The stories are interesting, and relate to donors finding children, children finding donors, children finding half siblings, and the interactions and relationships that ensue between them. It raises thinking points about what impact the donors had on the intelligence of the children as well as the impact finding out they were nobel sperm babies had on them. But it doesn't so much answer these questions as leave them for you to ponder yourself.

There is a smattering of the authors opinions on various topics surrounding the nobel sperm bank, sperm banking in general, eugenics and alike, but it's more passing thoughts and general opinions than concerted research. However the author always presents it as such, and never tries to pass off his musings as factual.

Overall it was an entertaining book, and the authors style is quite funny. There's one particular story that really stands out, when one of the children finally meets his "nobel" donor, and he is not quite what you would expect.

14 people found this helpful

  • Overall
    4 out of 5 stars

Rest of the story..

An interesting listen for finding what had happened to the "breed your own Nobel Winner" idea. The development of the history and insight of expectations that were generally unmet gives a good base for cloning expectations. I had a feeling of closure, and that was satisfying.

3 people found this helpful

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Sperm banks are a wealth of contradicting problems

This was really interesting! Was it eugenics? Yep. Was it the way families were formed before speed banks were a mainstream option? Yep. Does it bring so many moral reckonings? Absolutely!

I enjoyed learning about the Genius Factory and all it’s foibles.

As a fan of Slate and David Plotz, I would have liked to hear this narrated by the author.

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    4 out of 5 stars

Swallowed it over the weekend

Great introduction into the world of AID (artificial insemination by donor), its history, its issues and successes. If anything, I wish the author sounded less judgemental in some of the chapters.

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Surprisingly engaging albeit a bit soppy

I listened to this in the space of three days, partly because I was doing a bit of driving, but also because the story was surprisingly engaging. The stories of some of the progeny play out a bit Jerry Springer/Real Housewives, but on the whole remain very grounded.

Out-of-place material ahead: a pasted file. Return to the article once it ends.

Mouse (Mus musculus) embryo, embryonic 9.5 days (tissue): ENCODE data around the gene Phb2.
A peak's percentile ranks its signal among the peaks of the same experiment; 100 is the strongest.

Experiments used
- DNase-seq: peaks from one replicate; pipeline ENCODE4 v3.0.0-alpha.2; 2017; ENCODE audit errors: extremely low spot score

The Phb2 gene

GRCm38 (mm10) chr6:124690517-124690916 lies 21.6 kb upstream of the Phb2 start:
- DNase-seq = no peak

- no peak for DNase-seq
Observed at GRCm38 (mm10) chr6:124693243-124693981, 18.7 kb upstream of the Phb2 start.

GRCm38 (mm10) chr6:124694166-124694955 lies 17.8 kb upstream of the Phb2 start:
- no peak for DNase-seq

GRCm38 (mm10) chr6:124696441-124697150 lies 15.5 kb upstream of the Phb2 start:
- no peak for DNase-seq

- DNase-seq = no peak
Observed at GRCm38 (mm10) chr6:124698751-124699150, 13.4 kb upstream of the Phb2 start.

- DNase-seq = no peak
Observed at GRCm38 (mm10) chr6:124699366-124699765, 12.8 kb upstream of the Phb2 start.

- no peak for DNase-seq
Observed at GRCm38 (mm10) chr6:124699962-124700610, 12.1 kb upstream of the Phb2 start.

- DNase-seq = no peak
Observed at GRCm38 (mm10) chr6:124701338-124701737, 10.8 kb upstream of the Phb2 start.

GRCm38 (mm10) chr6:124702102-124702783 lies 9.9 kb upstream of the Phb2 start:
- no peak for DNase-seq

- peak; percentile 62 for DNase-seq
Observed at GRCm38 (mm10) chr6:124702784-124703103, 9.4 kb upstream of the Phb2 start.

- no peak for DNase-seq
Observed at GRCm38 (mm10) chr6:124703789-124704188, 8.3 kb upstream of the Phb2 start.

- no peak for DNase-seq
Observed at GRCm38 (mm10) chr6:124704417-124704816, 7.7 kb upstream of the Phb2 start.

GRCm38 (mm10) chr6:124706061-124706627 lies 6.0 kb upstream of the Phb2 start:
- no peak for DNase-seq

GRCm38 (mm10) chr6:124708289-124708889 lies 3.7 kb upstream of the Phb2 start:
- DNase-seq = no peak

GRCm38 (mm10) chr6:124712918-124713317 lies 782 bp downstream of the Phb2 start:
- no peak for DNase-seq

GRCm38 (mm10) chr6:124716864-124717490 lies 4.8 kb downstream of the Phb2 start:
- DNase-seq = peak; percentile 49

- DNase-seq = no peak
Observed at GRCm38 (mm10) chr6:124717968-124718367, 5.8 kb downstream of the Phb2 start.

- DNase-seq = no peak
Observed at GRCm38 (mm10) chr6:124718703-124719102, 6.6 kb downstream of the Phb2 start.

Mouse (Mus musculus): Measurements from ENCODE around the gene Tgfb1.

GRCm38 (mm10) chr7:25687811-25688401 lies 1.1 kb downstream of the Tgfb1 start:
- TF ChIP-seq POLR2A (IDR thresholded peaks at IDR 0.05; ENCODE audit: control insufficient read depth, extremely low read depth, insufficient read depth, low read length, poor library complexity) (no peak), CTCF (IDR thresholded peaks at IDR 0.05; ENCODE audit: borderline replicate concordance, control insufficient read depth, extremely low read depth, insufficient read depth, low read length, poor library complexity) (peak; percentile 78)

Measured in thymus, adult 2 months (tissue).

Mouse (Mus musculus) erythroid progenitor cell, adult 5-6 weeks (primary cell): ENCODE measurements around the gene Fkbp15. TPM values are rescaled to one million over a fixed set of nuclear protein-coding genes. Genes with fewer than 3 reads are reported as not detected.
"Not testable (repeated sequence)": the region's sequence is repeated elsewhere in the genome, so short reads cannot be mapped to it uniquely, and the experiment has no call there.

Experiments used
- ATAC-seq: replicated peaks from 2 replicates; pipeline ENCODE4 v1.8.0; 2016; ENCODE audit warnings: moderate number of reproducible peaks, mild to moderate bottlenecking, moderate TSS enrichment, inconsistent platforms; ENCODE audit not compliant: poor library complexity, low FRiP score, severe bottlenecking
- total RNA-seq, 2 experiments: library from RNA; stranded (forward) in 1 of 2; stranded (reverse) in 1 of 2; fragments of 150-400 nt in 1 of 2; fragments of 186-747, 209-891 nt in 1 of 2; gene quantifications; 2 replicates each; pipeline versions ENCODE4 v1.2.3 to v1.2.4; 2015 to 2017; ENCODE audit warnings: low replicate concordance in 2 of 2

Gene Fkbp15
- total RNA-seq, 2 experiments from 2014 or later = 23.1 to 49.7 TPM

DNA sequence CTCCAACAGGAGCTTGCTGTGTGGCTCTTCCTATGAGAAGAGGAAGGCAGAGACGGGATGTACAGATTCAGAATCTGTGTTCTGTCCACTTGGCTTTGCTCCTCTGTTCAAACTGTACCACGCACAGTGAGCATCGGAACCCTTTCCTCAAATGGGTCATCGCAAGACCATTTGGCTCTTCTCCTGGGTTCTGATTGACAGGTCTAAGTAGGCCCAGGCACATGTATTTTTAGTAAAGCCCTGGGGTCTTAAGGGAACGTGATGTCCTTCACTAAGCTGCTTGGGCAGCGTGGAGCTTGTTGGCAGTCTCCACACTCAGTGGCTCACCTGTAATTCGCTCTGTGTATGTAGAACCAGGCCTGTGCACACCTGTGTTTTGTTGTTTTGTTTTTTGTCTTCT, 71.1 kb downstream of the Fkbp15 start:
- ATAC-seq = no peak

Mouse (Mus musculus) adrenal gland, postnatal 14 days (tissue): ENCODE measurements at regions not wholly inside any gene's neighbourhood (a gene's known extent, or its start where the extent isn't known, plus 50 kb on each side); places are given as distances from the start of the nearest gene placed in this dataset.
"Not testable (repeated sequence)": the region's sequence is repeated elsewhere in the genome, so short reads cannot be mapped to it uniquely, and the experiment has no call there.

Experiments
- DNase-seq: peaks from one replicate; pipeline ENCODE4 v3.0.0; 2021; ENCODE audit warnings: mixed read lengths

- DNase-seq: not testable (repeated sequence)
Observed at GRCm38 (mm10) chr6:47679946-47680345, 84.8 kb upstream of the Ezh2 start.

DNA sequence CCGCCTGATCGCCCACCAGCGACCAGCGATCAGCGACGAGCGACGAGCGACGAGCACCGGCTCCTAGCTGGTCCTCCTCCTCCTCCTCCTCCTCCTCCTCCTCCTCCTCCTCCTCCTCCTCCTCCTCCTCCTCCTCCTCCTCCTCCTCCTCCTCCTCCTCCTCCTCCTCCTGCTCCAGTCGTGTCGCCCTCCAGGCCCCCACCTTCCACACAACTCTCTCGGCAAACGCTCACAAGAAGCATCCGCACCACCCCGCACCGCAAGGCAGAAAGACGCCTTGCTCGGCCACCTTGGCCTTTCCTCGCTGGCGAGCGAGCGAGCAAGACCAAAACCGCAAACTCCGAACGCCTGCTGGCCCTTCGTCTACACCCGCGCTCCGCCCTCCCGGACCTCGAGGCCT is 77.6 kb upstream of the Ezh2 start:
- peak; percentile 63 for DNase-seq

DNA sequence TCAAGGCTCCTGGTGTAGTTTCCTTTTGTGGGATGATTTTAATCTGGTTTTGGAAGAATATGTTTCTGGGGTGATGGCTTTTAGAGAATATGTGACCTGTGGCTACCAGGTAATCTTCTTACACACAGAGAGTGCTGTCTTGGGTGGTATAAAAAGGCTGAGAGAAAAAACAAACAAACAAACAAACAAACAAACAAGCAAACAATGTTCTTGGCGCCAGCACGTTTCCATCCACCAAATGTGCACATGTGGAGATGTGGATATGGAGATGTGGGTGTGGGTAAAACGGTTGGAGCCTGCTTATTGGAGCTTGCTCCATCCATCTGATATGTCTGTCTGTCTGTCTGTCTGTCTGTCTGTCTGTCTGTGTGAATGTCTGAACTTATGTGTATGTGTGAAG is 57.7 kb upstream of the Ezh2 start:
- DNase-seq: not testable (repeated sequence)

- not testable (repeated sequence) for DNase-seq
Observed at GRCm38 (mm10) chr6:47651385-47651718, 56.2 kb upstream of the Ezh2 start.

Overall this didn't conflict with my expectations of genetic predisposition but it was an interesting romp through an aspect of the fertility industry. There are biographic aspects that are a bit boring and all too predictable even if Plotz does try to balance and contextualise, overall succeeding, which are not as engaging, but a turn for the interesting and intriguing is always around the corner. In the end I guess this is a bit voyeuristic, like reality tv, but it lacks the over the top peaks those programs focus on and remains grounded even if some of the individuals do drag the discussion into that direction.

So, interesting but not surprising, with dramatic interludes but lacking drama (in a good way).

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Guess who started the Eugenics craze? Not Germany.

A great introduction to the United States Eugenics movement. Brilliantly told. Expertly read. Great story!

  • Overall
    4 out of 5 stars

A good read

As has been said, the book goes somewhat astray of it's title but that's OK. The characters are real and interesting. Oddly, there are few if any super brain stories here. The Nobel babies struggle to decide what happens now that their "gift" is out, then life happens, pure and simple. Ditto the donors who run the gamut from hoping to someday meet their offspring to those who have all but forgotten they donated at all.

The authors spin on the larger picture represented here is balanced and his first person account is endearing. The book sneaks up on you, it's a good one. I liked the reader a lot as well. I'd definitely recommend this one.

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  • Sam
  • 12-09-09

The Genius Factory

Thought provoking!